Gop Lawmakers: Feds Break Law To Drive Illegal Immigrants To Get Abortions

The Biden administration is driving illegal immigrant girls to states where they can get late-term abortions, Republican lawmakers charged, accusing the president’s team of breaking a federal law that prohibits the use of taxpayer money to facilitate the procedure.

The issue of illegal immigrants and abortion has long simmered within the broader immigration debate. But it has taken on new urgency after the Supreme Court’s ruling in June overturned the federal constitutional guarantee of abortion rights and returned the issue to the states.

The Department of Health and Human Services, the federal agency that cares for illegal immigrant juveniles who arrive at the border without parents, is working to ensure pregnant girls end up in states where abortions are still allowed.

In instances where a girl’s pregnancy is too far along for her to be flown safely, that means driving her to a state where late-term abortions are still allowed, the GOP members of Congress said in their letter dated Friday.

“We are astounded that we have to explain the horror of driving a pregnant minor, whose unborn child is well past the point of viability, to a state where a provider will perform an elective late-term abortion. Driving a pregnant minor to another state for a late-term abortion is not a legal use of taxpayer dollars,” said the lawmakers, led by Sen. James Lankford, Oklahoma Republican.

The Washington Times first reported in July on the Biden administration’s abortion transportation policy over the summer, after officials revealed its existence in a court filing.

Minors who come to the border without parents are called unaccompanied alien children, or UACs. Under federal law and court rulings, most of them must be turned over to Health and Human Services for care in shelters while they await sponsors to pick them up.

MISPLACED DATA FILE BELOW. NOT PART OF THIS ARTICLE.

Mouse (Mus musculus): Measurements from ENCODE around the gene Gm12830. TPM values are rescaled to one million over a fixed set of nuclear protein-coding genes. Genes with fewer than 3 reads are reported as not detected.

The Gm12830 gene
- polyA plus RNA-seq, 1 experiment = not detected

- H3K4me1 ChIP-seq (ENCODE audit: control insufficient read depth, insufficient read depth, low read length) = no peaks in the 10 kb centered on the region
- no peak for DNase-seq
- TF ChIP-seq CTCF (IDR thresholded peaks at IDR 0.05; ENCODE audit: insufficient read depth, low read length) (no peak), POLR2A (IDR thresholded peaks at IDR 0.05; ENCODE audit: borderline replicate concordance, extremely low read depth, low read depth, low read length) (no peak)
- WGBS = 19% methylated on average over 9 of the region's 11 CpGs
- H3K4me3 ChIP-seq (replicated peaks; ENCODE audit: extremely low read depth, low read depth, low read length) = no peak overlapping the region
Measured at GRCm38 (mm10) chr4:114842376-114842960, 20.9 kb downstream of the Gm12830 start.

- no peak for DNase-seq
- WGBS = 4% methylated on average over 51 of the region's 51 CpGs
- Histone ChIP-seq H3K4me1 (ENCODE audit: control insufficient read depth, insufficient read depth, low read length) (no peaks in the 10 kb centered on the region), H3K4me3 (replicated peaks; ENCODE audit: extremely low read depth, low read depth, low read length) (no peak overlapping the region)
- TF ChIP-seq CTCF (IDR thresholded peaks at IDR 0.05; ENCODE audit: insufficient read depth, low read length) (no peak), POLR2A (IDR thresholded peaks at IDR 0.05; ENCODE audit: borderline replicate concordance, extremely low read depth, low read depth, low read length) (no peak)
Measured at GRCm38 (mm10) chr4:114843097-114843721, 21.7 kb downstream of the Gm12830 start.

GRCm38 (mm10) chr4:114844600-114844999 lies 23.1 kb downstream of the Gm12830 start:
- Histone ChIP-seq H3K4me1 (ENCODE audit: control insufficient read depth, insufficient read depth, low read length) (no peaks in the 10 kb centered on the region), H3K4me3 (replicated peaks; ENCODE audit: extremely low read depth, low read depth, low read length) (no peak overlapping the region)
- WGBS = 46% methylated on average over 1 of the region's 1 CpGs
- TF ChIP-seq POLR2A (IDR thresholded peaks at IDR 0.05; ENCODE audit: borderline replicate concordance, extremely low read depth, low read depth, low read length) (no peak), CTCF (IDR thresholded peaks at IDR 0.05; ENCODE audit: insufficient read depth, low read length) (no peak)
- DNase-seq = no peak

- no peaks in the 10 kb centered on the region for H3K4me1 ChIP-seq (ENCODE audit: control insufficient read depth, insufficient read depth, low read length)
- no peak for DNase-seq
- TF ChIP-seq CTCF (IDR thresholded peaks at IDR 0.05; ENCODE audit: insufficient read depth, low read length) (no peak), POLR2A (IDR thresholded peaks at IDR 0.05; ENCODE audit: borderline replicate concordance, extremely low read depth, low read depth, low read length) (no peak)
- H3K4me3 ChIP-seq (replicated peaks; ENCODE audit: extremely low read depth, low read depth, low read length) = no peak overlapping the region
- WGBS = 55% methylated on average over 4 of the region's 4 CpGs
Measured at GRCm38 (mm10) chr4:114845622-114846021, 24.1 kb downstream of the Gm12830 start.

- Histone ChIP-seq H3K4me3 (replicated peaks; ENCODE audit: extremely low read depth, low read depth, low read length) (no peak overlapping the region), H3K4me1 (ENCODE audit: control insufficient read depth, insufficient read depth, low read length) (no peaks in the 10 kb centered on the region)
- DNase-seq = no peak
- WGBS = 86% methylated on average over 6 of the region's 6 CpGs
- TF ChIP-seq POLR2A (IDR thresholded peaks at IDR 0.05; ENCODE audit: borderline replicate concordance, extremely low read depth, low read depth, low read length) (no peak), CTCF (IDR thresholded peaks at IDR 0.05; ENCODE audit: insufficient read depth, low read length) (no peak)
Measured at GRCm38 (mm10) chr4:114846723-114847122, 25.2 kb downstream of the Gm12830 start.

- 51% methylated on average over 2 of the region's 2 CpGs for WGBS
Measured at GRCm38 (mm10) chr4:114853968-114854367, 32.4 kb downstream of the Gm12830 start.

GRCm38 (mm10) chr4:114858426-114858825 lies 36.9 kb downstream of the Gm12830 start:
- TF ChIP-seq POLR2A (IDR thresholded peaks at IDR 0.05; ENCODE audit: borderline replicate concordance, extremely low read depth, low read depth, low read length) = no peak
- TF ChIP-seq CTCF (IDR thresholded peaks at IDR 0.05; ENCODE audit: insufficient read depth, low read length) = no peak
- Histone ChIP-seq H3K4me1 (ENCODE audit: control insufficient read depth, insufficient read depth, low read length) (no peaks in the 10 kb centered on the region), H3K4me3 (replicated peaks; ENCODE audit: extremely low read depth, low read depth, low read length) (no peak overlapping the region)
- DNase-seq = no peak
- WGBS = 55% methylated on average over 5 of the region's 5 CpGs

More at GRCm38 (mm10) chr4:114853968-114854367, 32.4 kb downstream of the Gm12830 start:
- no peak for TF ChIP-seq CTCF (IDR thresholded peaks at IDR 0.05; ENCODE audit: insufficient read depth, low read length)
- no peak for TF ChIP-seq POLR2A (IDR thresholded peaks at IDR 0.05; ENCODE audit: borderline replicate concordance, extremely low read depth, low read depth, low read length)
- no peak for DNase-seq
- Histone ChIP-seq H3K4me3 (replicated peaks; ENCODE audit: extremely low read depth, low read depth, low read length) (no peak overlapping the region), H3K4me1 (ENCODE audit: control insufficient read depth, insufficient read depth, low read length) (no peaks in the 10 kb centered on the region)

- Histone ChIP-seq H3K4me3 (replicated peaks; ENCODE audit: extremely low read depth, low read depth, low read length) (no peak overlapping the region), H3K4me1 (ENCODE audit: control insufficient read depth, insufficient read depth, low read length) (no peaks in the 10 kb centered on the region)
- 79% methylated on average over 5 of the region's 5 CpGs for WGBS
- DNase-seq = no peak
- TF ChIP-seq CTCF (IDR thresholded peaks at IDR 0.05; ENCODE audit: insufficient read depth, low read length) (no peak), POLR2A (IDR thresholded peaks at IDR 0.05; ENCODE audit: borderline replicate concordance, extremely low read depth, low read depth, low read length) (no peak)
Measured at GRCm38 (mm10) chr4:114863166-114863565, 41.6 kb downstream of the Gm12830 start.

HHS’ Office of Refugee Resettlement, which oversees the shelters, has crafted policies to ensure pregnant girls can get abortions.

Mr. Lankford and his colleagues said HHS also allows chemical abortion drugs to be distributed and “self-administered” inside the shelters.

The lawmakers said that was “a complete dereliction of the duty to ensure the safety of children in your care.”

They pointed to what’s known as the “Hyde amendment,” a policy that limits the use of taxpayer money on abortions. They said HHS is violating that part of the law.

The lawmakers demanded answers on the number of abortions that have been facilitated, with a breakdown of how many of those were chemical abortions versus surgical abortions.

“ORR has the responsibility to ensure the safety of some of the world’s most vulnerable children. It is deeply concerning that in a time of such uncertainty and fear, they are entrusted to an agency that prioritizes its pro-abortion agenda over the health and safety of the children in its custody,” the Republicans said.

When The Times asked about the transportation policy in July, HHS declined to release any data on how many pregnant teens were in custody and how many had requested abortions.

The department would only say that it was “monitoring any impact the Supreme Court decision may have” on its programs.

In a 6-3 ruling in late June, the justices overturned the 1973 Roe v. Wade decision that created a national constitutional right to abortion. Without Roe, the issue returned to the states. A number of those states enacted laws limiting access to abortion.

Texas, which now effectively bars abortion, has long been a major location of UAC facilities. Arizona, where a federal judge on Friday allowed a ban to take effect, and Florida, which has a ban on abortions after 15 weeks, have also been big players in the UAC shelter business.

The number of abortions among migrant teens has likely soared under the Biden administration simply because the overall number of arrivals is higher.

The Border Patrol has apprehended more than 253,000 UACs over the past 18 months, shattering all previous records from the Obama and Trump years.

Reporting by The Washington Times.